UCLA's Anderson business school is exploring going it alone. No, it won't completely separate itself from the rest of the university. It wouldn't be an outright secession. It won't relinquish the UCLA name. It has decided there might be greater benefits in becoming a self-funding, stand-alone institution at UCLA. In the process, it is studying how it can rely less on the "parent" university or the state for financial support. In turn, it will request the right to determine tuition and fees, set academic standards, and hire and pay what they wish for top faculty talent.
Anderson, a Consortium school, has decided that if it can control its finances, preside over all fund-raising and decide what value to put in the cost of an MBA degree, it will attract even greater numbers of high-quality students and improve the MBA experience at UCLA. There is intrinsic value in being affiliated with the greater UCLA, and it is willing to pay a "tax" for that. It would also pay for other services the parent provides (administration, infrastructure, etc.). But it figures that Anderson would be an even better business school, offering exceptional experiences and resources, if it decides to go it alone.
For prospective students and for alumni who experienced and benefited from Anderson, is this the proper course of action? Will there be notches of improvement in the school, but with substantial increases in tuition? Will alumni, supporters and other benefactors be more willing to become large donors?
Moreover, is there a risk in making itself inaccessible to some portions of the population interested in attending a top business school?
This isn't the first time a business school untangled itself from the rest of the university. Virginia's Darden, also a high-quality, public business school, has done something slightly similar. UCLA-Anderson is studying Darden's blueprint and claims to be somewhat self-sufficient already. It says it doesn't rely on state funding as much as many would think.
What will going alone mean for future students and applicants? While this move may permit it to hire the best professors it can find or launch unique, innovative programs of study, will Anderson price out bright prospects (including those from under-represented groups) who won't be able to rationalize "private school" tuition?
The move is still under review. No doubt it is contemplating these questions and studying all implications and more:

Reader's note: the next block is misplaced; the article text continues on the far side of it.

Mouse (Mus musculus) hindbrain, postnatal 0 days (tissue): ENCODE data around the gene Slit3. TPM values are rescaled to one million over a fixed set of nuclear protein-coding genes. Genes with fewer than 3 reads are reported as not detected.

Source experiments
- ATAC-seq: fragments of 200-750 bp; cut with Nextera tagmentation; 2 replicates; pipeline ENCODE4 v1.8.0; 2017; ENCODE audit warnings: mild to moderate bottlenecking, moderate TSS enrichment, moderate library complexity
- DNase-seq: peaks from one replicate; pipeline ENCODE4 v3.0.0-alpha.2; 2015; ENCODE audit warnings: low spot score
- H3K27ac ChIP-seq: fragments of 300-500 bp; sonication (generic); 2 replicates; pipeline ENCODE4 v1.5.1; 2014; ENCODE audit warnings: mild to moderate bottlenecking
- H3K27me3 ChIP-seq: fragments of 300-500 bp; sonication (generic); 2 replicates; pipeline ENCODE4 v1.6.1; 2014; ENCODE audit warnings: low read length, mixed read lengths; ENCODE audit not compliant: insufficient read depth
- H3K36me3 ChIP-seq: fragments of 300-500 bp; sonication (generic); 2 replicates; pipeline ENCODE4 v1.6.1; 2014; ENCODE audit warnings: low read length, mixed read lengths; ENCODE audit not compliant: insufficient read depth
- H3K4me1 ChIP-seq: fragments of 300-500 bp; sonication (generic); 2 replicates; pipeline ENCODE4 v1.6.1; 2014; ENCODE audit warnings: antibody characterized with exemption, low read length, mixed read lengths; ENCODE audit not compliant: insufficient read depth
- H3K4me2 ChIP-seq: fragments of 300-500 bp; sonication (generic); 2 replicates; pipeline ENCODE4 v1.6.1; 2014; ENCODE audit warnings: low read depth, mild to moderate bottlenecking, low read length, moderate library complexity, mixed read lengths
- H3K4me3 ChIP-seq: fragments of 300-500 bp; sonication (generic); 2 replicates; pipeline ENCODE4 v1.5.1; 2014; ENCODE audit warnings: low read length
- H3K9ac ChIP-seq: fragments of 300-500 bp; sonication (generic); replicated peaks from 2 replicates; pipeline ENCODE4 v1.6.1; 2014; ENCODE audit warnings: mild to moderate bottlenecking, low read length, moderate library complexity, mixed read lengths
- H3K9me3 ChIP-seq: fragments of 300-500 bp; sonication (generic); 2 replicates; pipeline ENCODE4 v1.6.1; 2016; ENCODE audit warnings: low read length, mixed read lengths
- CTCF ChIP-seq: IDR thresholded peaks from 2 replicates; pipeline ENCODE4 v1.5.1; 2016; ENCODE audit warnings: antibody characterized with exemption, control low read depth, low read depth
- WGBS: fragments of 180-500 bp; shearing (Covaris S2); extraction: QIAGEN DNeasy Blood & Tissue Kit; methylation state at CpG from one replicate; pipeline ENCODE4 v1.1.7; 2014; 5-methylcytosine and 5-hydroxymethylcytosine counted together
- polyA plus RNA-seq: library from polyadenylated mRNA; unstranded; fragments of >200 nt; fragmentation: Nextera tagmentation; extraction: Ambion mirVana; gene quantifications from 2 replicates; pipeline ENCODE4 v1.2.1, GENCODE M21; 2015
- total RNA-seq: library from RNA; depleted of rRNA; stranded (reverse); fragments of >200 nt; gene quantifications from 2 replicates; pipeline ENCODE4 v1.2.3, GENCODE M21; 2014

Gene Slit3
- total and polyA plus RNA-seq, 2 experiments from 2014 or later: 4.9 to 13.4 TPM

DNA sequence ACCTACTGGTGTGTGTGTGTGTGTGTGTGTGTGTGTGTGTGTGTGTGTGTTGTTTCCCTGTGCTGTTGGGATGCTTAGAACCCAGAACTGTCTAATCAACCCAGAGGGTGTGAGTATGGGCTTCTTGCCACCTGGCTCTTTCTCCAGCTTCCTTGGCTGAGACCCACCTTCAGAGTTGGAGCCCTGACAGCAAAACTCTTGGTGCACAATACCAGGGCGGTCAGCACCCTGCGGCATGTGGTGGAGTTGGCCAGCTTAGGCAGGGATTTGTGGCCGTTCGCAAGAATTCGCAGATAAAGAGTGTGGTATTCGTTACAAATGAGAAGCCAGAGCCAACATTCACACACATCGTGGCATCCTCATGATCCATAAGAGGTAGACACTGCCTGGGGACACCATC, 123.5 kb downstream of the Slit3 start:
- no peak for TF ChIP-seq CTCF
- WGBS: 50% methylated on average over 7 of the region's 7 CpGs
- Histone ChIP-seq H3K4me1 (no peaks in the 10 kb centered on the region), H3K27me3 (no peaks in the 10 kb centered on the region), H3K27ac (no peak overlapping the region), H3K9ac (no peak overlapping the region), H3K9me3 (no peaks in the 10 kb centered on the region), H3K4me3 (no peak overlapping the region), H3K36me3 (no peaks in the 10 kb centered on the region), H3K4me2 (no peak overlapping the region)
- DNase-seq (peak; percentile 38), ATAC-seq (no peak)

1. Will other first-rate public business schools follow the same? Will it set tuition and fees based on cost and value of a UCLA MBA, or will they (as many schools do) set it by matching rates at other well-known top private schools? Will a San Diego resident be required to pay the same to attend UCLA for an MBA as that at Cornell's Johnson school or Dartmouth's Tuck school?
Will it be able to provide scholarships and financial aid to select students just as much as it has done before? Or will it argue that self-sufficiency permits it to raise more funds earmarked for scholarships and financial aid?
2. Being somewhat detached and having authority to set its own agenda (including curriculum, expansion, and forays into online learning), will there be tension with the rest of the university?
3. Will there be inconsistencies with the rest of the university in how it manages itself? Many business schools, including Anderson, exist with appropriate levels of autonomy already, although all business schools must answer, in some way, to a university president and board of trustees. Will conflicts of interest arise because one graduate school within the university operates in a vastly different manner from others?
3. Will there be impediments or barriers for students interested in joint programs or degrees (MBA and JD, or MBA and MPA/MPH)? Will business-school students still be able to cross-enroll smoothly in other courses in other parts of the university (international relations, law, communications, engineering, e.g.)?
4. What happens at the business school, if the school's vision becomes too ambitious (too expensive) such that there funding shortfalls? Must the "parent" university promise to step in to ensure the school is always healthy enough to remain self-sufficient? Or will the parent permit it to sustain and prove itself financially viable (and even fail)--alone?
5. After UCLA, who would be next? Would other top public business schools hop on board and attempt to do the same? UC-Berkeley (Haas), Indiana (Kelley), Wisconsin-Madison, Texas-McCombs, all Consortium schools?
5. Does this in any way jeopardize its relationship with the Consortium and other diversity pipeline programs? UCLA-Anderson is one of the newest schools in the Consortium, having joined within the past three years (along with Cornell and Yale).
The last item, in fact, might be the easiest to address. Most, if not all, top-tier business schools are proving a commitment to diversity and ensuring their school rolls include people of all colors, backgrounds and countries. A more independent Anderson will likely strive just as hard to be a better and more desirable Anderson. It knows to be better and more desirable, it must also be attractive and accessible to women and those from under-represented groups.